I can’t remember the first time I heard the phrase, “Listen to your body.” Maybe I read about it in Intuitive Eating. Or heard it from one of the many therapists I saw in my 20’s. Regardless, I know my immediate response was “what the hell does that even mean?”
What does it even mean to listen to your body?
A fish doesn’t know she’s swimming in water because she’s never been surrounded by air. Telling someone who’s spent months, years, or even decades cutting themselves off from their own body’s signals to “listen to your body” is sort of like telling a fish to notice the water. It doesn’t even register at first.
A Culture of Disconnection
Dieting, cleanses, even “clean eating” cause disconnection with our own bodies.
Your body is the home your soul will reside in your entire life.
Sadly we’re often trained to tune out the signals our bodies send us. We’re sold the motto, “No pain no gain.” We’re told over and over to push through pain and focus on our goals. To never stop trying. Not to give up. No matter what.
We’re urged to ignore signals our body is in pain or needs rest. Focused on doing, achieving, and succeeding, little emphasis is placed on teaching children how to feel their feelings, listen to their bodies, and follow their drives.
Diet Culture Reinforces Disconnection
There’s no doubt our society is obsessed with an unrealistic thin ideal. Diet culture bombards us with messages every single day. We’re sold the lie: if we diet and lose weight, we’ll be healthier. Happier. More worthy. Attractive. Loved. At the same time we live in a society that continually treats people differently according to their body shape, size, and color.
Most of us cope with this pressure by giving in. By jumping on the new “lifestyle change.” By going on a diet, eating “clean”, working to control our bodies, and trying to lose weight. To fit into the unrealistic ideal.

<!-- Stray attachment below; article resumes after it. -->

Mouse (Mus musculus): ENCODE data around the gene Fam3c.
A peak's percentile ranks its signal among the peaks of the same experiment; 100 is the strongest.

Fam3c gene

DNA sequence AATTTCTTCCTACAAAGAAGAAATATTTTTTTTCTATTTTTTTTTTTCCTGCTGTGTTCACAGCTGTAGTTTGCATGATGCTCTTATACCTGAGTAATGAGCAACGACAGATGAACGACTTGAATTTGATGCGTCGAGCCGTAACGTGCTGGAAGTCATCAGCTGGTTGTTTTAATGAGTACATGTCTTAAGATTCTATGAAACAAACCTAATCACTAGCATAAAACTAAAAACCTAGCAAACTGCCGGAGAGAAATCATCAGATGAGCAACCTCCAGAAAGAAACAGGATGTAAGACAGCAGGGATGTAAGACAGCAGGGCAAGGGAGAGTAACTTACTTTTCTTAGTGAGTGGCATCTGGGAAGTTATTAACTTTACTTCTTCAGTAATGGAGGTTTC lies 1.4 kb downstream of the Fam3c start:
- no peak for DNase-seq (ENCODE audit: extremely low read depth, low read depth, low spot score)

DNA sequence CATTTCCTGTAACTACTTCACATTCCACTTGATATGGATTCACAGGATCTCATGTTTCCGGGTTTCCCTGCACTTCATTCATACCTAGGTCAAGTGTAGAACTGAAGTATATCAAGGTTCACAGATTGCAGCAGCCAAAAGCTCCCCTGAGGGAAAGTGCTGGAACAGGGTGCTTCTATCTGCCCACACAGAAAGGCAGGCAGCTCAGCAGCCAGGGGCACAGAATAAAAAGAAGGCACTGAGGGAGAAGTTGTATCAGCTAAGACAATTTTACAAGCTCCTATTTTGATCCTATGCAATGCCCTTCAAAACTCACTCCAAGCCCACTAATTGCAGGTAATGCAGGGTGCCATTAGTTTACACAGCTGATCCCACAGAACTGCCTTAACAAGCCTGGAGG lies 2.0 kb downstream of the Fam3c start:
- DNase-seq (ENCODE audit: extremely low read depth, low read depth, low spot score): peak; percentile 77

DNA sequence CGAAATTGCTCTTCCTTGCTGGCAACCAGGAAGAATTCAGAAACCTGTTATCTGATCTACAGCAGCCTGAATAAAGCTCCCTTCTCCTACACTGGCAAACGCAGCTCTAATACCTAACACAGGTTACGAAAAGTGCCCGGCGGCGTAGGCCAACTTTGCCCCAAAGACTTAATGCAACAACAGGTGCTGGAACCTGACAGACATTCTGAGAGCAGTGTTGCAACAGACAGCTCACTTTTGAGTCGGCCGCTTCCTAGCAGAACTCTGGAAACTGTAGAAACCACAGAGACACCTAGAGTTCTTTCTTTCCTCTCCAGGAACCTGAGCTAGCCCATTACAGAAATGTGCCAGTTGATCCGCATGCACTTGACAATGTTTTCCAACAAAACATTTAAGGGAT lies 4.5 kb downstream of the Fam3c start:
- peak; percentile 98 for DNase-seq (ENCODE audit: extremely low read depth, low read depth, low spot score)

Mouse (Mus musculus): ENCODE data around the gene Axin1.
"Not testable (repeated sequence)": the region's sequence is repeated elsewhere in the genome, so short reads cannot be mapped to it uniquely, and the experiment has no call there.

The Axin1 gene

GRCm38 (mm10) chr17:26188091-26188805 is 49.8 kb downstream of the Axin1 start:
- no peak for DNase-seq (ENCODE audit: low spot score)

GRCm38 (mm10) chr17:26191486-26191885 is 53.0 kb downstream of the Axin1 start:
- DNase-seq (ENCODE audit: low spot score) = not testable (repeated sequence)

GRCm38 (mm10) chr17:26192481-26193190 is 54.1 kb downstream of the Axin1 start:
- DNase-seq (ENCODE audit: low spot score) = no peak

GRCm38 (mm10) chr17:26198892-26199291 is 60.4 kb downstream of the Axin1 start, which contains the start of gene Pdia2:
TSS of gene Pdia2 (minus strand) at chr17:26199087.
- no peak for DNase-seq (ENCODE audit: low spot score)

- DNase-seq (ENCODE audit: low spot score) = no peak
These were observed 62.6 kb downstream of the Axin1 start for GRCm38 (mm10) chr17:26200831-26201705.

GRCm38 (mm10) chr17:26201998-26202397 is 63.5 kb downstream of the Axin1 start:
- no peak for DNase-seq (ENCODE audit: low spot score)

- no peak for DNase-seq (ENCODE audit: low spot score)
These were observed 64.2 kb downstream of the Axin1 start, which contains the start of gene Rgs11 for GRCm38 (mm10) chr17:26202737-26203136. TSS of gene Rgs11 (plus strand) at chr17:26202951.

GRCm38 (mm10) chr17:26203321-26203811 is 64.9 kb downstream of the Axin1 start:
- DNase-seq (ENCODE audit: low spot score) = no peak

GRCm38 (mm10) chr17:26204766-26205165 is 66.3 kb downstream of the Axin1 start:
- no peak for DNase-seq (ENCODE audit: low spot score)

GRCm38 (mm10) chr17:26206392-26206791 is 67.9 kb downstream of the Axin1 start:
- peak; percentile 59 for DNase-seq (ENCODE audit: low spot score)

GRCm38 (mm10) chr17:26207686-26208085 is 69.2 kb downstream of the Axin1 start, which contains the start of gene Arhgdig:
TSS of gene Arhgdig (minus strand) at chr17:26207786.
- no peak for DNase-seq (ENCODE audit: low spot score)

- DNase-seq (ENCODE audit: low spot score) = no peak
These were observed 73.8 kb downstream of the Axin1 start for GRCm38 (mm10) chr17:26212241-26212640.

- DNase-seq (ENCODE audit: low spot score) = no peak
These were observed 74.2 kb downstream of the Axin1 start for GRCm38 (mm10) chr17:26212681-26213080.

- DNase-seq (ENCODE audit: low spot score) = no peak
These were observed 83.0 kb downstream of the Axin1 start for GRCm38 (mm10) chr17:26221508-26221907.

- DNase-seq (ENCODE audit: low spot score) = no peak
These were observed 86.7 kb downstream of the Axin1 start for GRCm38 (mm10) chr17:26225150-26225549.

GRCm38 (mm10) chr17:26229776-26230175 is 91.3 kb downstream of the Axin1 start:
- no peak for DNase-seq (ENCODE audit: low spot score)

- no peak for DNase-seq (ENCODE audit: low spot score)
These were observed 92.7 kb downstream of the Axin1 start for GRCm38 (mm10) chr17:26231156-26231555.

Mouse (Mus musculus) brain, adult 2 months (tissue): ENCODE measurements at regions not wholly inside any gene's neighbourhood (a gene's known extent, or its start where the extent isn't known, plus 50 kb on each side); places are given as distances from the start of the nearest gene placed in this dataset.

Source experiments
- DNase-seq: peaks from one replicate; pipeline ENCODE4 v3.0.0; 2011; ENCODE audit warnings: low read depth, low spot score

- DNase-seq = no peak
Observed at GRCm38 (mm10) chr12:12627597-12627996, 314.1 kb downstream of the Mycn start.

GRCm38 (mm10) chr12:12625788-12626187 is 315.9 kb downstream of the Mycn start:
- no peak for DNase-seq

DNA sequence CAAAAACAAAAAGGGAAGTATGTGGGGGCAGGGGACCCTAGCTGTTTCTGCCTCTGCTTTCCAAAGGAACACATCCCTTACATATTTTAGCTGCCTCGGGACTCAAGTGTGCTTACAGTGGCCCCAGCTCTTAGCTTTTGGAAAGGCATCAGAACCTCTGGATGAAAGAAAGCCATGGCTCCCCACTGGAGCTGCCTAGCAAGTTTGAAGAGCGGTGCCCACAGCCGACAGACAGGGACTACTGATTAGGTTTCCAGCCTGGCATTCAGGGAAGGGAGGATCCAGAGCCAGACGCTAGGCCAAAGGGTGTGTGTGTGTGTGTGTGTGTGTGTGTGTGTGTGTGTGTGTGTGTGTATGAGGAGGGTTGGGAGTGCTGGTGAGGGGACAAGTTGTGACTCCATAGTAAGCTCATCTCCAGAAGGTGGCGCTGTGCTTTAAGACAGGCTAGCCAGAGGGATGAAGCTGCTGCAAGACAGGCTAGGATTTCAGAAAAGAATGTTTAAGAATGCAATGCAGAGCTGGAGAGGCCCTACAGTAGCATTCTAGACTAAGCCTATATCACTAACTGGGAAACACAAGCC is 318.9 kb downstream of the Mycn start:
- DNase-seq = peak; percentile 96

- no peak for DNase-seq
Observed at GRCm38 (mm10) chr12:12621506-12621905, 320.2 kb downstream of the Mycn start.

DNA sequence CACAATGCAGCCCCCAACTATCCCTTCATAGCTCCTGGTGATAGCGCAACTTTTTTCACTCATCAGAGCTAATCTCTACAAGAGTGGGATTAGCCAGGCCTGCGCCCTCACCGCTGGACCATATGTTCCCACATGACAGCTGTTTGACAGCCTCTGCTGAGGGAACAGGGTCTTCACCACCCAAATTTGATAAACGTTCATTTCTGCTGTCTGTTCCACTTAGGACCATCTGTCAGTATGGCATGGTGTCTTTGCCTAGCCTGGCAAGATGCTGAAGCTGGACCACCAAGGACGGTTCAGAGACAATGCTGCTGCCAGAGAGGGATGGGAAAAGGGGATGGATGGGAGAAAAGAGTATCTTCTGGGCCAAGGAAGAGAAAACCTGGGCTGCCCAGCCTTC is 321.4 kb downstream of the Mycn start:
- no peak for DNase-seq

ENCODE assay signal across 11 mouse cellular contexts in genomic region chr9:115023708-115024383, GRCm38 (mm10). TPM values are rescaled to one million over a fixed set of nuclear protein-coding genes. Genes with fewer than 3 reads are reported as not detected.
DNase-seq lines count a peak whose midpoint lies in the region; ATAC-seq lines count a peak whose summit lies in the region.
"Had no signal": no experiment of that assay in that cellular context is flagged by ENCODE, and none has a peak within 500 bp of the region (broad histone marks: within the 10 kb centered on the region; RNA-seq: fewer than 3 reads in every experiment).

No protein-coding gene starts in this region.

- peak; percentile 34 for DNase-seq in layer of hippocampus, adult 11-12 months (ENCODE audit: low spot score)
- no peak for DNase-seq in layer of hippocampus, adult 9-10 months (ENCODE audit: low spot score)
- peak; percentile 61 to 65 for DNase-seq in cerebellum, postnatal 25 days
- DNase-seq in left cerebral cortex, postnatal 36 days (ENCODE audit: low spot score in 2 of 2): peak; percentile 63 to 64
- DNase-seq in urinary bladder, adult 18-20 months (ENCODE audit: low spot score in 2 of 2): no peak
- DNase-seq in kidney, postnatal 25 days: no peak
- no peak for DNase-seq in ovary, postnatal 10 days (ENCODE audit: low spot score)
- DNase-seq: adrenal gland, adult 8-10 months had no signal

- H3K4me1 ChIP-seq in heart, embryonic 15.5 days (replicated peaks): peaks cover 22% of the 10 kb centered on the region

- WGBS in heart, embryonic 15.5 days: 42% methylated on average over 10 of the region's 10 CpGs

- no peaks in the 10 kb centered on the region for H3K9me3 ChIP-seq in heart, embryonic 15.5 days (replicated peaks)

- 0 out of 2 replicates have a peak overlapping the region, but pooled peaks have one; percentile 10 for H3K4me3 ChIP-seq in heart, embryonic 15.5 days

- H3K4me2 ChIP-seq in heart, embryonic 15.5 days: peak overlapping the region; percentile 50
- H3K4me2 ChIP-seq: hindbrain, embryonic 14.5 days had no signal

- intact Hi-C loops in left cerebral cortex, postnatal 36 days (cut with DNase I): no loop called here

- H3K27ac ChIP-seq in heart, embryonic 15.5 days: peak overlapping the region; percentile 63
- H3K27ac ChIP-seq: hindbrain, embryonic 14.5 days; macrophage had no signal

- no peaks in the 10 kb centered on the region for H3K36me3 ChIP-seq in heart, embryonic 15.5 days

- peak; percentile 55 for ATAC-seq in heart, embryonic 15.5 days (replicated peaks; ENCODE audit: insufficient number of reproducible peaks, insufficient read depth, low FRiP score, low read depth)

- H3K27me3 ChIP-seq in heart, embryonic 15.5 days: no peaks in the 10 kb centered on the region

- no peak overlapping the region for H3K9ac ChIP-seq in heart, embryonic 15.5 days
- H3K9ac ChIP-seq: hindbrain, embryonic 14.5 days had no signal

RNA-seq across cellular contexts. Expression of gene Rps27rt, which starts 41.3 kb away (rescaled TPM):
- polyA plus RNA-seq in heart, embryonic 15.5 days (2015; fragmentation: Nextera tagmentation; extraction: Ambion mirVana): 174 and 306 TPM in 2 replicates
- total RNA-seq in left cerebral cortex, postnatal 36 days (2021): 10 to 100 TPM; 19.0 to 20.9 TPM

Not only do diets fail 95-97% of the time, lead to weight gain, and often to eating disorders… they also actively disconnect us from our bodies.
It’s impossible to follow a diet and to listen to your body at the same time.
Weight Watchers, Noom, Paleo, you name it. Clean eating, clenses, intermittent fasting. ALL harm our ability to connect with our bodies.
Diets, clean eating, fasting… they all teach us to eat according to a clock and a list of allowed food rather than according to signals our own majestic bodies send us.
They teach us to measure our food using points, scales, and invented serving sizes. Instead of listening to our own body cues. Diets teach us to ignore our hunger signs. And our cravings. To try to trick our bodies into not feeling hungry when they in fact are hungry.
Just look at ANY other living creature in this world. They’re able to survive, grow, and thrive by listening to their bodies and feeding themselves. You don’t see squirrels counting their acorns, or deer worrying about the calories in the plants they eat. That’s because they rely on their senses to find food and the signals their bodies send them about how much to eat. Even ancient humans survived by their instincts. Their drives. Cues. And Signals. They listened to their bodies.
Why It’s Important To Listen To Your Body
Your body is brilliant and carries innate wisdom.
If you can learn to quiet the noise all around you- the noise of anxiety, of diet culture, of your mom, and of the advertisers, of media… then you’ll be able to once again hear your inner wisdom. Yes… it’s scary. It’s hard. And it may sound impossible. But it is not.
Recovery is about reconnecting to your body and listening to her.
Listening is a Skill, and You’re Already Doing It
Would you be surprised if I said you’re already listening to your body? How do you decide when to go to the bathroom? You listen to your body. What about when to fall asleep? You listen to your body. When you get a cramp in your leg, you instinctively stretch your muscle. Reach for a blanket when you get the chills- again you’re listening!